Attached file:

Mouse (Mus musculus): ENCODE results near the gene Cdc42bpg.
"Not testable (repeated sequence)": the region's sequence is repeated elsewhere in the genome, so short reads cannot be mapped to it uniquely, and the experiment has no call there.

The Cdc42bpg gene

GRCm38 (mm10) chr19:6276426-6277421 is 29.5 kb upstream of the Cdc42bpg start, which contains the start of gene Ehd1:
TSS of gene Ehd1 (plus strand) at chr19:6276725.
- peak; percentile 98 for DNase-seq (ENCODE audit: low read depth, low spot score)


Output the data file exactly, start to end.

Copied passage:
Mouse (Mus musculus): ENCODE results near the gene Cdc42bpg.
"Not testable (repeated sequence)": the region's sequence is repeated elsewhere in the genome, so short reads cannot be mapped to it uniquely, and the experiment has no call there.

The Cdc42bpg gene

GRCm38 (mm10) chr19:6276426-6277421 is 29.5 kb upstream of the Cdc42bpg start, which contains the start of gene Ehd1:
TSS of gene Ehd1 (plus strand) at chr19:6276725.
- peak; percentile 98 for DNase-seq (ENCODE audit: low read depth, low spot score)